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Michael Vogelius, Director of the Division of Mathematical Sciences, National Science FoundationMichael Vogelius, Director of the Division of Mathematical Sciences, National Science FoundationGore 104Small inhomogeneities and uniform expansions applications to enhanced detectability and approximate invisibility. <br><br> In this talk I shall give a survey of some older results and a discussion of some newer results concerning the perturbative effects of small inhomogeneities on the electromagnetic fields. I shall relate these results to enhanced imaging as well as to approximate cloaking, the latter by use of so-called (singular) mapping techniques. 3/17/2017 7:30:00 PM3/17/2017 9:30:00 PMFalse
Jungeun ParkJungeun ParkGore 104Examining Teaching and Learning of Calculus through Student and Expert Discourse </br></br> This talk will take a comprehensive look at how the derivative is addressed in University calculus courses by examining how it is presented and discussed by textbooks, instructors, and students. Taking a Sfardian approach, we will examine how words and visuals are used by these three different groups when discusisng the derivative. This will give us a detailed view of how students think about the derivative and how this differs from how experts discuss the concept. Furthermore, our analysis will show that instructors and textbooks do not explicitly address mathematical aspects of the derivative that students have difficulty understanding. For example, we will see that students have difficulties appreciating the relation between the derivative at a point and the derivative as a function on an interval while instructors and textbooks often leave the transition implicit and do not provide visuals to help students think about the relation. </br></br> Reception to follow in Ewing 536 at 4:30 p.m.2/17/2017 8:30:00 PM2/17/2017 9:30:00 PMFalse
David Bellamy, University of DelawareDavid Bellamy, University of Delaware103 Gore Hall <div dir="LTR"><font color="#282828" face="Arial">Title:</font><font color="#282828" face="Arial"> </font><font color="#282828" face="Arial">Tree-Likeness and the Fixed Point Property</font><font color="#282828" face="Arial"> </font></div> <div dir="LTR"><br> <font color="#282828" face="Arial">Abstract:</font><font color="#282828" face="Arial"> </font><br> <font color="#282828" face="Arial">I am going to discuss briefly the historical context of the relationship between tree-likeness of compact metric continua and the fixed point property. This was mostly attempts to prove the conjecture that tree-like continua have the fixed point property. The beginnings go back to the 1930's, at least.Several special cases were proven over the years, narrowing the possibilities for what a counterexample would have to look like.</font><font color="#282828" face="Arial"> </font><br> <font color="#282828" face="Arial">Then I will discuss, in outline at least, the first counterexample to this conjecture which I constructed in the late 1970's. Pictures, which may be helpful, will be included.</font><font color="#282828" face="Arial"> </font><br> <br> <font color="#282828" face="Arial">If time and audience interest permit, I will describe a little of what others have done since.</font><font color="#282828" face="Arial"> </font></div> 12/2/2016 8:30:00 PM12/2/2016 9:30:00 PMFalse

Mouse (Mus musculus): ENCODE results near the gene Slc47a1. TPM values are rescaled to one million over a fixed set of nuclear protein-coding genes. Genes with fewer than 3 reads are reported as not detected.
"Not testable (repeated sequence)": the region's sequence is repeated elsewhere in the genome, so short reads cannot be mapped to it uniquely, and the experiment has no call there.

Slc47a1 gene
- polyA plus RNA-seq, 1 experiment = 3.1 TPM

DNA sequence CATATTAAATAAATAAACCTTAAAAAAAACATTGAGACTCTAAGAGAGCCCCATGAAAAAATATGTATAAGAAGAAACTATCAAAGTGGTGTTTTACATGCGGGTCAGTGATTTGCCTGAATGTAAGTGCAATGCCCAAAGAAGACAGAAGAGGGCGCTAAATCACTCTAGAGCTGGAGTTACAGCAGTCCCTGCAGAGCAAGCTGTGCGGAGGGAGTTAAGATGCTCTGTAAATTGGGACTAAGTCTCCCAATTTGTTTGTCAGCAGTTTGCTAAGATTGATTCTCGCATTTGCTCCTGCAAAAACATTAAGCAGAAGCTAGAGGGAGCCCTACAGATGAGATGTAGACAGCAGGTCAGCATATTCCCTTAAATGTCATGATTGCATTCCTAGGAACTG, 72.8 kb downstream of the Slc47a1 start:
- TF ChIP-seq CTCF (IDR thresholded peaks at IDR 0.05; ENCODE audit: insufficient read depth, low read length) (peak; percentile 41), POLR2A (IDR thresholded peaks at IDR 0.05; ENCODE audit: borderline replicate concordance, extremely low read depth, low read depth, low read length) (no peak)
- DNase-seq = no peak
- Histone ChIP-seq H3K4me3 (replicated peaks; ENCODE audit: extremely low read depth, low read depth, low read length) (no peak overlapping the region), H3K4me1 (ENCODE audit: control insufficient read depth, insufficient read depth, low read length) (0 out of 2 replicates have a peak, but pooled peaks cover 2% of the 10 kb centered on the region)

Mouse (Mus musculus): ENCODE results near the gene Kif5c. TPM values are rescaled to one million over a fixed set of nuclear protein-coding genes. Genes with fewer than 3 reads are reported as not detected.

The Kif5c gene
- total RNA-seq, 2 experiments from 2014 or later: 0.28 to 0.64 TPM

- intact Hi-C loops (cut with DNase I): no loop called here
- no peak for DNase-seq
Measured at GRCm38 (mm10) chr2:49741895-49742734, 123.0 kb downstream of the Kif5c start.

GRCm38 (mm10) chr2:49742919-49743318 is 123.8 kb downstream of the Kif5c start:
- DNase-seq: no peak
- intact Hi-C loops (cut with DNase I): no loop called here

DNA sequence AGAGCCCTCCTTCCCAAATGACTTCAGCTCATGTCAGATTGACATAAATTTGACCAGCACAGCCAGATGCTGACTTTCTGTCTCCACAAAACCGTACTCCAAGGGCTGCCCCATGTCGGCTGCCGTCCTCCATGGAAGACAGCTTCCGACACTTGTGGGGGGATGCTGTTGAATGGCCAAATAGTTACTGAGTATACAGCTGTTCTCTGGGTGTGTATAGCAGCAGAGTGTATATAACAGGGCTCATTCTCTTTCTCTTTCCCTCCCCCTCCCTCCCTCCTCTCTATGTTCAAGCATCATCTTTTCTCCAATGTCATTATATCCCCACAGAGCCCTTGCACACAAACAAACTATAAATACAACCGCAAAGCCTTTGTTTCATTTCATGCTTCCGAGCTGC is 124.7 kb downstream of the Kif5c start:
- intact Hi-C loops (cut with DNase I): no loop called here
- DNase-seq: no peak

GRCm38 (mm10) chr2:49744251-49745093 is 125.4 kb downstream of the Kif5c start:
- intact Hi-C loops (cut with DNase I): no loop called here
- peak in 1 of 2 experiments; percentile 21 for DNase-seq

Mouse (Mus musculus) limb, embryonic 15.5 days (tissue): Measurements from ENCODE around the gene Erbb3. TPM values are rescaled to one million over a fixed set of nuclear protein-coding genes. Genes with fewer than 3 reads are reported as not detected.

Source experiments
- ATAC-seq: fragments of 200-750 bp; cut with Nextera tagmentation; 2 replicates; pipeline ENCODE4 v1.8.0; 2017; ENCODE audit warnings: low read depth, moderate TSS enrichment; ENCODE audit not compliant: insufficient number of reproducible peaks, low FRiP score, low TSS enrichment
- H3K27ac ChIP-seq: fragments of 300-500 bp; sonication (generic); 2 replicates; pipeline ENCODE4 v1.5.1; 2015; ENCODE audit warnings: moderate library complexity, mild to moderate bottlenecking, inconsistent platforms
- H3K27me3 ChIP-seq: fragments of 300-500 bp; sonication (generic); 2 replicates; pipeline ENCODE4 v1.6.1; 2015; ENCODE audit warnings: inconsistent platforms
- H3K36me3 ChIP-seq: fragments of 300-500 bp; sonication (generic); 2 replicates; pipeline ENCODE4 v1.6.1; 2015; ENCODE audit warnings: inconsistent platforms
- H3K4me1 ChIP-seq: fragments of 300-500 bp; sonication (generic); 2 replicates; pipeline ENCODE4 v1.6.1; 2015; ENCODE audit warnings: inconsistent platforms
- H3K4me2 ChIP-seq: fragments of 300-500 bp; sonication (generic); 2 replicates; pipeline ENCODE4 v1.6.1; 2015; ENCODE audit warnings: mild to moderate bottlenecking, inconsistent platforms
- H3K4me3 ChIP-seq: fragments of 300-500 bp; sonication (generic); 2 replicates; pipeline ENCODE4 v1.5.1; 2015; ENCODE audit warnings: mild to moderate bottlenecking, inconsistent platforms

Avi Wigderson Professor, School of Mathematics, Institute for Advanced Study, Princeton Avi Wigderson Professor, School of Mathematics, Institute for Advanced Study, Princeton 103 Gore Hall <div dir="LTR"><font color="#282828" face="Arial">Title: Randomness</font><font color="#282828" face="Arial"> </font><br> <br> <font color="#282828" face="Arial">Abstract:</font><font color="#282828" face="Arial"> </font><br> <br> <font color="#282828" face="Arial">Is the universe inherently deterministic or probabilistic? Perhaps more</font><font color="#282828" face="Arial"> </font><br> <font color="#282828" face="Arial">importantly - can we tell the difference between the two?</font><font color="#282828" face="Arial"> </font><br> <br> <font color="#282828" face="Arial">Humanity has pondered the meaning and utility of randomness for millennia.</font><font color="#282828" face="Arial"> </font><br> <font color="#282828" face="Arial">There is a remarkable variety of ways in which we utilize perfect coin</font><font color="#282828" face="Arial"> </font><br> <font color="#282828" face="Arial">tosses to our advantage: in statistics, cryptography, game theory,</font><font color="#282828" face="Arial"> </font><br> <font color="#282828" face="Arial">algorithms, gambling... Indeed, randomness seems indispensable! Which of</font><font color="#282828" face="Arial"> </font><br> <font color="#282828" face="Arial">these applications survive if the universe had no randomness in it at all?</font><font color="#282828" face="Arial"> </font><br> <br> <font color="#282828" face="Arial">Which of them survive if only poor quality randomness is available, e.g.</font><font color="#282828" face="Arial"> </font><br> <font color="#282828" face="Arial">that arises from "unpredictable" phenomena like the weather or the stock</font><font color="#282828" face="Arial"> </font><br> <font color="#282828" face="Arial">market?</font><font color="#282828" face="Arial"> </font><br> <br> <font color="#282828" face="Arial">A computational theory of randomness, developed in the past three decades,</font><font color="#282828" face="Arial"> </font><br> <font color="#282828" face="Arial">reveals (perhaps counter-intuitively) that very little is lost in such</font><font color="#282828" face="Arial"> </font><br> <font color="#282828" face="Arial">deterministic or weakly random worlds. In the talk I'll explain the main</font><font color="#282828" face="Arial"> </font><br> <font color="#282828" face="Arial">ideas and results of this theory.</font><font color="#282828" face="Arial"> </font><br> <br> <font color="#282828" face="Arial">The talk is aimed at a general scientific audience.</font><font color="#282828" face="Arial"> </font></div> 10/21/2016 7:30:00 PM10/21/2016 8:30:00 PMFalse